As part of the MaDI program, we are lucky enough to have regional and country seminars that are based on ‘doing business’ within a particular place around the world. For a Master’s in International Business, seminars like these are going to come in handy. They are given by an industry expert, such as Dra. Leanna Diaz Fernandez and Dr. Luis Barreiro Pousa from Habana University who came to speak to us on 19th May 2018 about doing business in Cuba.
This Month’s regional seminar was slightly different to the others. Instead of focusing on customs and ways of doing business, as such; they focused on a panoramic view of the economy as it is very important to familiarize yourself with the following statistics before doing business in Cuba.
A panoramic view of the economy
The annual growth rate of GDP
If you take a look at the chart to the left, you will notice dramatic troughs and peaks in the annual growth rate of GDP, particularly between 2015 and 2016. The explanation for this is partly due to climate issues, but above all, it is due to the financial restrictions within the economy. When you see peaks in the annual growth of GDP, this is when there has been a period of liquidity, giving the opportunity for Cuba to import products. However, overall GDP remains below 2%. Furthermore, if you take a look at the second chart to the left, you will see the structure of GDP from 2010 to 2016. You will notice
that the main areas of growth are within the commercial sector and the hotel and restaurant sector; which has grown automatically alongside tourism. On the other hand, Agriculture and Construction have remained significantly low.
Cuba has never been known for producing goods or products. It has always offered services and continues to focus on this area. If you take a look at the two charts below, you will see a significant difference in the number of products offered in comparison to services and you will see a comparison between the types of services offered in Cuba and in other countries of a similar size. As Cuba’s economy relies a lot on tourism, there are certain global/political factors that have stunted its growth. For example (as shown in the bottom right image), the collapse of the Soviet Union in the 90s as it was the most important business relationship that Cuba had at that time and the 9/11 terrorist attack in 2001 as this affected tourism worldwide.
Cuba has a particular case when it comes to currency as they have two currencies. They have their national currency, the peso and a recently introduced currency, the “convertible” peso (“convertible” because it is only convertible inside Cuba). The national peso isn’t convertible, for this reason, they used to accept dollars from tourists and international businesses, etc. However, they were penalized for accepting the dollar and banned from using these dollars to do business internationally. This meant that they had a lot of dollars that they couldn’t use or convert. Therefore, a convertible peso was created so that they could exchange those dollars at the bank in Cuba. Moreover, Cuba also had two exchange rates. One for businesses, which was extremely bad; the peso was equal to the dollar and meant that when it came to importing, it wasn’t worth it for the seller and an internal exchange rate of 1:25. Nowadays, Cuba has five exchange rates in order to attract foreign investments which are based on the type and size of a business.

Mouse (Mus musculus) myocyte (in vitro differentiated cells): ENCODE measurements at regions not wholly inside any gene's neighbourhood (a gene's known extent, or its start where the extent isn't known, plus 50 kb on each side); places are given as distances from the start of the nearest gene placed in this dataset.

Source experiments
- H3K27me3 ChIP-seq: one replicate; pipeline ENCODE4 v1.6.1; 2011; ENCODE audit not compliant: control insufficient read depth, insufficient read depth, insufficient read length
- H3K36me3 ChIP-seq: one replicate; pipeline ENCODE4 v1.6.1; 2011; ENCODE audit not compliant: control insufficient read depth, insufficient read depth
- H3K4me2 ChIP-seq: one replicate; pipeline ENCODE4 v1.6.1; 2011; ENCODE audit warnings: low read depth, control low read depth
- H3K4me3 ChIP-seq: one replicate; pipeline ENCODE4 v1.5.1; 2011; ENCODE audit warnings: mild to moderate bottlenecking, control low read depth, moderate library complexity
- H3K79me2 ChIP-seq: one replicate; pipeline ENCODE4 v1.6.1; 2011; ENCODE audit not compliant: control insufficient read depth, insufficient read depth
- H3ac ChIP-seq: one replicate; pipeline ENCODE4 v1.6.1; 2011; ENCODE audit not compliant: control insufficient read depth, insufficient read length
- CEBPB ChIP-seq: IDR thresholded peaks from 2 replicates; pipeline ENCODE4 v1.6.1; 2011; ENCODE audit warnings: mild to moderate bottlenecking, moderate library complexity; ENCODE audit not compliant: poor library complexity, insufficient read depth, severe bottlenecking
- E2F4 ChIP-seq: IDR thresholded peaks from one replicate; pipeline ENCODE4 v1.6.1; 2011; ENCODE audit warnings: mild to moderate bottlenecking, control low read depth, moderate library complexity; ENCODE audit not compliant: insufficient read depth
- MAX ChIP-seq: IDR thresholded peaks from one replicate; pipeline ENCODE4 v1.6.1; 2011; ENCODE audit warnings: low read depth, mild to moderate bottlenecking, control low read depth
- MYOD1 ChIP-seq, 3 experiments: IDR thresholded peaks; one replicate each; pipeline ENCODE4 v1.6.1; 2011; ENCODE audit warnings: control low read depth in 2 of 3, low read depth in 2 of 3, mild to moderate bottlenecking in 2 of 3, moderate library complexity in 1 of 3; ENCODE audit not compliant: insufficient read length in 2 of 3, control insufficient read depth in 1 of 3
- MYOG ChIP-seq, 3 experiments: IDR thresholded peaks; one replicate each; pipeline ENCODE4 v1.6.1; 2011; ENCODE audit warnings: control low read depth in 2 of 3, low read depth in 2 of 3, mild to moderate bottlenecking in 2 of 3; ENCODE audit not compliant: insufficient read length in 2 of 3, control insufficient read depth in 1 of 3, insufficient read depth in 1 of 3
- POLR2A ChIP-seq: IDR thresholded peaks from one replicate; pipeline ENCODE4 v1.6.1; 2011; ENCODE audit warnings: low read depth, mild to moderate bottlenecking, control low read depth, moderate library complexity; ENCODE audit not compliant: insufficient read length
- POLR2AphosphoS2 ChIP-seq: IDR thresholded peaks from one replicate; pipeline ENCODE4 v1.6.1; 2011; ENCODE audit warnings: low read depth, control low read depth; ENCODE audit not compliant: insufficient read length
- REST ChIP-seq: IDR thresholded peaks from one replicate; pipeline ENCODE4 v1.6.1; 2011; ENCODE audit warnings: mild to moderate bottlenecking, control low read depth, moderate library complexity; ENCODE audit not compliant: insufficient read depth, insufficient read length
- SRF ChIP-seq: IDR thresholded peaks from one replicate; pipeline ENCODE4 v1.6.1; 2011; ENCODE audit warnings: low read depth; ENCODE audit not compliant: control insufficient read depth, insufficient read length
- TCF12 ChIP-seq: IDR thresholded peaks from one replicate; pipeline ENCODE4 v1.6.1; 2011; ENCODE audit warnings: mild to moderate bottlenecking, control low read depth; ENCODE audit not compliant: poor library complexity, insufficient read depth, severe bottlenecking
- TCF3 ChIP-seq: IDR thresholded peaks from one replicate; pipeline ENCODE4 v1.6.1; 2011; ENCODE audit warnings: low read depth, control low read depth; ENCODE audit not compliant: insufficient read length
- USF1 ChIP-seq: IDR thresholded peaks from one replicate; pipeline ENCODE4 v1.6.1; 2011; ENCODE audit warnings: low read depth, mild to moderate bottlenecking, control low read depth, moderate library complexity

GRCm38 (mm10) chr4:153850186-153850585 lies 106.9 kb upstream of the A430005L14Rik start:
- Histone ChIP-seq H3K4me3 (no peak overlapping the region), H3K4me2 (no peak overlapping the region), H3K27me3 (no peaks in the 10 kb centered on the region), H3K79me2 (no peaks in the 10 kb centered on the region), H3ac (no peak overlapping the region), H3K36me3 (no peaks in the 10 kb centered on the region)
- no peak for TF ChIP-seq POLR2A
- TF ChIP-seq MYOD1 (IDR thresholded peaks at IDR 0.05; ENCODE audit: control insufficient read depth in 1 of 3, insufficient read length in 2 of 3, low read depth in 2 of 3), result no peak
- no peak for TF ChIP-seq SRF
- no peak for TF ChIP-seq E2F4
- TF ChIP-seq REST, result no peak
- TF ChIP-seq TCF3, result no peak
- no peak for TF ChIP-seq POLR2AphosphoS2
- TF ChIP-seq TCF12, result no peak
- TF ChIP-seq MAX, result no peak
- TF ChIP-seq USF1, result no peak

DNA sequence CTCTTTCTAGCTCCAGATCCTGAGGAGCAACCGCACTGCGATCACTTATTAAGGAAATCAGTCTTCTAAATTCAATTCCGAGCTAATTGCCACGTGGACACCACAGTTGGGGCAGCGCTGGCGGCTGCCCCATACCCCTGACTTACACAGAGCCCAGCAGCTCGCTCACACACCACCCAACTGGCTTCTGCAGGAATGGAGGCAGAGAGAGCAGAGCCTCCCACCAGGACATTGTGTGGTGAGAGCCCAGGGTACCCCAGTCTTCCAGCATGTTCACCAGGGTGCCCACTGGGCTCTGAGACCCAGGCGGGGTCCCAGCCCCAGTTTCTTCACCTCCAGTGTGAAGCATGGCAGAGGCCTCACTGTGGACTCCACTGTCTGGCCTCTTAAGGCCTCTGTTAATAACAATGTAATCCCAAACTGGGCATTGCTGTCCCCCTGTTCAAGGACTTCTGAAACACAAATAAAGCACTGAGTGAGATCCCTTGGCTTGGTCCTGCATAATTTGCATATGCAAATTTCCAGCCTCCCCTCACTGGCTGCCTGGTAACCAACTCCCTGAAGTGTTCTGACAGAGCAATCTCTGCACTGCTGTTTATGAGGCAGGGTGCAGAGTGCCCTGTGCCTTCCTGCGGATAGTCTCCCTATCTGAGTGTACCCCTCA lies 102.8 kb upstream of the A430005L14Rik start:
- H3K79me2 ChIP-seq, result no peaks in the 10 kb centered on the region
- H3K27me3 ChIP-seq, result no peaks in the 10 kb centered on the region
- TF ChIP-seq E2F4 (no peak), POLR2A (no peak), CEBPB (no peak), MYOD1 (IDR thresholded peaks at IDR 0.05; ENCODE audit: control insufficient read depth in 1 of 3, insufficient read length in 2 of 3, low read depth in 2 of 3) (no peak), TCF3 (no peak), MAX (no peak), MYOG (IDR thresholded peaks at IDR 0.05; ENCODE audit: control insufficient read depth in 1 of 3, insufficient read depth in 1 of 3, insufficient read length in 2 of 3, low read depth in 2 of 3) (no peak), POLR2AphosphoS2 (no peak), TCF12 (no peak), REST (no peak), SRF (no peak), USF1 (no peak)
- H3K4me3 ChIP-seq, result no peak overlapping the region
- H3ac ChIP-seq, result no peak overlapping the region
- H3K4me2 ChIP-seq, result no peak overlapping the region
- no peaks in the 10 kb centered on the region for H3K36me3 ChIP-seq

Cuba has extensive external debt which has resulted in Cuba having extreme difficulty when applying for credit with international banks, especially long-term credit. Therefore, they have been using short-term credit to pay off previous long-term credit debts which you can imagine has been a vicious circle. Between 2009 and 2017, Cuba negotiated its debt, and in the last two years, they have managed to lower their payments to 5 million dollars per year, which they continue to pay on time and with loyalty as to not damage their growing reputation.
Currently, Cuba has firm business relationships with Venezuela, China, Spain, Canada, and Brazil. However, it is crucial for Cuba to attract further foreign investment if they want to continue to grow. According to the law, 100% foreign investments can be negotiated within all sectors apart from education, health and armed forces. At the moment, Cuba has a range of mixed companies such as Havana Club, contracts with economic associations such as Accor and completely foreign companies such as CNPC.
In order to organize future foreign investment, Cuba has created a guide of opportunities which is updated each year and shows the types of investments possible and where Cuba wants to be and how it wants to grow as an economy. The most recent guide includes 400+ projects in which foreign investors can get involved. Certain projects have a fixed investment, whereas others are open to negotiation.
Doing Business in Cuba
If you take a look at the doing business chart below, you will see a general guideline as to what needs to be done in order to have a foreign investment accepted. This process can be very slow and bureaucratic and it could take up to a year. For example, if there is an error in your documentation (part of the process marked in red), you would have to start the process again from the beginning!
Hiring foreign employees
Last but not least. All foreign employees must be hired via an agency. If there is someone that you want to hire from overseas, they have to be accepted by the agency first. This can put a lot of investors off.
So, if you are thinking about doing business in Cuba, take a look at the guide of opportunities to see what types of projects you could get involved in. If you don’t mind a bit of bureaucracy every now and again, there could be a world of opportunities at your feet.
In the following video, you can find a summary of the seminar “Doing Business in Cuba”